TheraPsil understands that if psychedelic therapy is to be the saving grace so many believe it will be, one area of supply is most crucial: qualified practitioners. Last month, five healthcare practitioners were the first in Canada to undergo psilocybin-assisted therapy legally, as part of an experiential training program offered through the non-profit organization.
These healthcare professionals included doctors, therapists, and a nurse, and were among a larger group granted exemptions by Canada’s federal health minister Patty Hajdu back in December 2020, nearly six months after their requests were initially filed.
Based on the west coast in Victoria, British Columbia, TheraPsil advocates strongly for experiential practitioner learning with psilocybin, in which trainees undergo the same process they hope to help administer, so they can better understand the impact of the therapy and medicine they intend to work with.
Meet The Therapist Leading The Training
An advisor to TheraPsil, Dave Phillips has been a registered clinical counsellor for 30 years and is currently teaching 21 doctors, therapists, and nurses across Canada how to safely facilitate psilocybin therapy, with a focus on palliative patients.
After years of working with the same paradigms around trauma, Phillips recognizes that existing solutions around mental health––talk therapy included––are insufficient:
“There’s no shortage of caring, but if a certain trauma walks into my office, I know in an instant that we’re looking at an on-again, off-again relationship for the next five to 10 years,” he says. “Some people have beautiful stories of recovery, and their lives have changed. But the vast majority of people, they don’t get better.”
He wasn’t always a believer in psychedelic medicine, but in 2016, new evidence about experimental psychedelic therapies began to emerge, and news of a study about the use of MDMA for PTSD caught him off guard.
“My first response was, ‘whatever,’” he admits. A month later, he read another article, this time about psilocybin and its use in a trial at Johns Hopkins for end-of-life anxiety. “I said, ‘If this could help my clients, I need to understand it.”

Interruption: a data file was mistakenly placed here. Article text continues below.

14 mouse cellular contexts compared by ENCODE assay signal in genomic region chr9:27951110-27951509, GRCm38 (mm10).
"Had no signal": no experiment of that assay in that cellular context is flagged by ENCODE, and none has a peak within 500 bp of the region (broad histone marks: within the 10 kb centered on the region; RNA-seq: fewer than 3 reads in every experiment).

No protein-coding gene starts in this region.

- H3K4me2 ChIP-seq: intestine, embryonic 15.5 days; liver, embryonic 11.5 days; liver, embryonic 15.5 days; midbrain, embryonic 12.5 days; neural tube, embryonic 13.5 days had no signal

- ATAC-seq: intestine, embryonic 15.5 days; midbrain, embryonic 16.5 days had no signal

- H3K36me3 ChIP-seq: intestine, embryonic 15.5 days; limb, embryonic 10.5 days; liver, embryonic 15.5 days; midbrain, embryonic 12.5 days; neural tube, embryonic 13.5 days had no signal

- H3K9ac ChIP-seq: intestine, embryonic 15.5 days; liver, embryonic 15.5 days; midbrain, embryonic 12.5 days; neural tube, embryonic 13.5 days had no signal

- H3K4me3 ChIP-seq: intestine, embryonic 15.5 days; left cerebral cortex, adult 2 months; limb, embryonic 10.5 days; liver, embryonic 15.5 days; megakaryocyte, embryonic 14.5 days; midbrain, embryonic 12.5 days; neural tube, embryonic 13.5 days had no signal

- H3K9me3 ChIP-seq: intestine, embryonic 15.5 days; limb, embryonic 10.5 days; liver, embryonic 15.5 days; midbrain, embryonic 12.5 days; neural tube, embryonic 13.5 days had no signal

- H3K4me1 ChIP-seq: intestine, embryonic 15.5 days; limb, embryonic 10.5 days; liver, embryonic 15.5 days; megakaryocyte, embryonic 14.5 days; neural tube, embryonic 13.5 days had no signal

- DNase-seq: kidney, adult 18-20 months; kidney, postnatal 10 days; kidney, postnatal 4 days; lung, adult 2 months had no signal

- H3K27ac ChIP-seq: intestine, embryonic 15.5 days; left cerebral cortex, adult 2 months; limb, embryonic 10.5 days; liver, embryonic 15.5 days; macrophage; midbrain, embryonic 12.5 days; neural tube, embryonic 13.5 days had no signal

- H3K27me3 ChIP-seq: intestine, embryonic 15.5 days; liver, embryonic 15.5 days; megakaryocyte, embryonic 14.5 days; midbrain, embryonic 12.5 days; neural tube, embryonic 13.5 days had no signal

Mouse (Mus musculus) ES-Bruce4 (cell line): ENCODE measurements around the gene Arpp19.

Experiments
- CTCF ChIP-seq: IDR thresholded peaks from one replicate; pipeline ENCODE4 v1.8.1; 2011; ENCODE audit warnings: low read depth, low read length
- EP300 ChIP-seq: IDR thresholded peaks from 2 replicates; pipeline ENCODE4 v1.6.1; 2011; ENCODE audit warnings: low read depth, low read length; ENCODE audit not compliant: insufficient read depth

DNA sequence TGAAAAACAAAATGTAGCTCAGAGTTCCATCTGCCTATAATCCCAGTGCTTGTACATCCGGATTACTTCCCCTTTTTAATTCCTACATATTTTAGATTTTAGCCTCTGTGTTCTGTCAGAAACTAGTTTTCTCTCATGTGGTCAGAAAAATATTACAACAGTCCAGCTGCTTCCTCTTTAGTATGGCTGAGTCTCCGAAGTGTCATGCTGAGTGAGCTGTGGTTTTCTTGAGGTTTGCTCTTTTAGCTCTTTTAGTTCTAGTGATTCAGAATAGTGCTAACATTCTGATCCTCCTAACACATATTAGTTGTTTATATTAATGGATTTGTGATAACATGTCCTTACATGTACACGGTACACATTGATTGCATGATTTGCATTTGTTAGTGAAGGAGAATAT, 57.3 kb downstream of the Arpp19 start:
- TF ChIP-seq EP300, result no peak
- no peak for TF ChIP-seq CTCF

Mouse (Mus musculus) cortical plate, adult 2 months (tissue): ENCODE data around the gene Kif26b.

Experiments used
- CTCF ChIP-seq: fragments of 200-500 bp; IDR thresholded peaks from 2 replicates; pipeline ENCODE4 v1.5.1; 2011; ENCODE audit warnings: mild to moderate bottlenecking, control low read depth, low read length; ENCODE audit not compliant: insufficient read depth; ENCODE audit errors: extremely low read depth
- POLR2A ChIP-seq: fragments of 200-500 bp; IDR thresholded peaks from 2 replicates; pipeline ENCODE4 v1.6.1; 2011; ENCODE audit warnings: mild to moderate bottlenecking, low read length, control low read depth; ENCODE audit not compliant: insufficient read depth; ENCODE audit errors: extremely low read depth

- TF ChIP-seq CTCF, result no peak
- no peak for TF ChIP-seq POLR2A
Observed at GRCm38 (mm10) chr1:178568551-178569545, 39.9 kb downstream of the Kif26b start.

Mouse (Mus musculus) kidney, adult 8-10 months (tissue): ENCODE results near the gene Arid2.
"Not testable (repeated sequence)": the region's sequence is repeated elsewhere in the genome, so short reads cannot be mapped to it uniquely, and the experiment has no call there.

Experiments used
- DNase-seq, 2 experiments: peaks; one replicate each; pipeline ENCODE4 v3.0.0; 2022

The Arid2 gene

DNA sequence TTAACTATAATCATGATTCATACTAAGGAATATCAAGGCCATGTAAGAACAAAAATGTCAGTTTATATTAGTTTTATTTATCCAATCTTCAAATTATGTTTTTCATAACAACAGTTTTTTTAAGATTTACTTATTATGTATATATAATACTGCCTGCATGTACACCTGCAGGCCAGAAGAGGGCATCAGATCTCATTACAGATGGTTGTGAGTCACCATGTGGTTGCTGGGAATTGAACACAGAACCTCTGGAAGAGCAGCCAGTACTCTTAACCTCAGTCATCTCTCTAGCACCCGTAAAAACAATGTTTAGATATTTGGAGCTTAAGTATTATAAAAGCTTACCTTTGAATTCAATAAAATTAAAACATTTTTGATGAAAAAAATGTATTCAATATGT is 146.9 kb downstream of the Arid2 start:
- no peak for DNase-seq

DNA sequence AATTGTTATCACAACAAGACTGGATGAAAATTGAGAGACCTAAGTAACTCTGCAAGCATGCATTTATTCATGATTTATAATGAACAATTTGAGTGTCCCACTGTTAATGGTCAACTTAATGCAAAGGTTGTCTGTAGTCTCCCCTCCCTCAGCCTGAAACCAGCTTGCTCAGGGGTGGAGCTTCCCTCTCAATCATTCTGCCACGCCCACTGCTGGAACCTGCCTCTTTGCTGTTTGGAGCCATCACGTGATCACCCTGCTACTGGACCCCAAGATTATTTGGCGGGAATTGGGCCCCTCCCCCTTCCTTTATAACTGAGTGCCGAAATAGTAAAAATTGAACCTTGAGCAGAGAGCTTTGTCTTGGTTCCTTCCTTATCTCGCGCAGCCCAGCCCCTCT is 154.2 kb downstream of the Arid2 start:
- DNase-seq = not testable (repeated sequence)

After studying the literature Phillips was convinced, and recognized that if he wanted to work with psychedelic substances, he’d have to undergo experiences of his own.
“This is a completely new paradigm of care,” he says of the work.
The course Phillips teaches for TheraPsil isn’t so much about psychedelics, he says, as “how to safely and effectively guide a therapeutic psilocybin experience, from meeting people, preparing them, and holding space for them, to integrating their experience.”
For those with a federal exemption, the 10-week course ends with a module where they practice the skills they’ve learned on each other as patients and facilitators.
Should doctors and nurses working with patients undergoing psychedelic-assisted therapy be required to have a personal experience with psychedelics? For many, Phillips included, the answer is an unequivocal yes.
“You cannot safely and effectively hold space for someone in an altered state if you don’t have firsthand knowledge of that altered state,” he says. “You have to know it, you can’t just read about it in a textbook. We have mandated that as a requirement of the course.”
Stalling Federal Government Holds Up The Program
Since the initial exemptions were granted, Health Canada has failed to grant further requests from healthcare workers and has seemingly prioritized those of patients, stalling the training of dozens of hopeful practitioners. TheraPsil has helped 30 patients apply for exemptions since August 2020, and with growing demand, more therapists are needed, and quickly.
Until more doctors are granted exemptions by the health minister to use psilocybin and undergo training, TheraPsil says patients seeking out this psilocybin-assisted therapy will face a bottleneck.
“This would be akin to if patients required exemptions to access chemotherapy, but have virtually no physicians trained in how to administer it,” says Spencer Hawkswell, TheraPsil’s CEO.
Canada’s Only Nurse With Legal Psilocybin Training
TheraPsil’s clinical intake director, Natasha Fearnley, is a registered nurse and the only nurse in Canada to have legally undergone psilocybin-assisted therapy as part of the training program.
Fearnley says prior to the training module, she had used mushrooms recreationally, and eventually through her own understanding of the models, in the context of trying to provide herself psychedelic psychotherapy—eye shades, therapy, integration and all. But this experience, guided by colleagues Adrian Oberg and Anne-Marie Armour, she says, was something completely different.
“There was this whole other level of being in training and reflecting on patients, building a relationship with these trained practitioners, and being supported and prepared in a way that was so well structured,” Fearnley says. “It was the most powerful experience of my life.”
As the first point of contact for patients who are seeking TheraPsil’s assistance, it’s her job to provide patients with education while learning about their medical history. Her passion for psychedelic medicine was sparked in 2017, and as a nurse, she has experience in palliative care and geriatrics, so the opportunity to participate in the training program was a natural fit.
“I really feel like there’s a deeper sense of trust between us when they know that I’ve done this medicine,” she says. “There is a huge benefit for people providing this treatment to have had this treatment themselves.”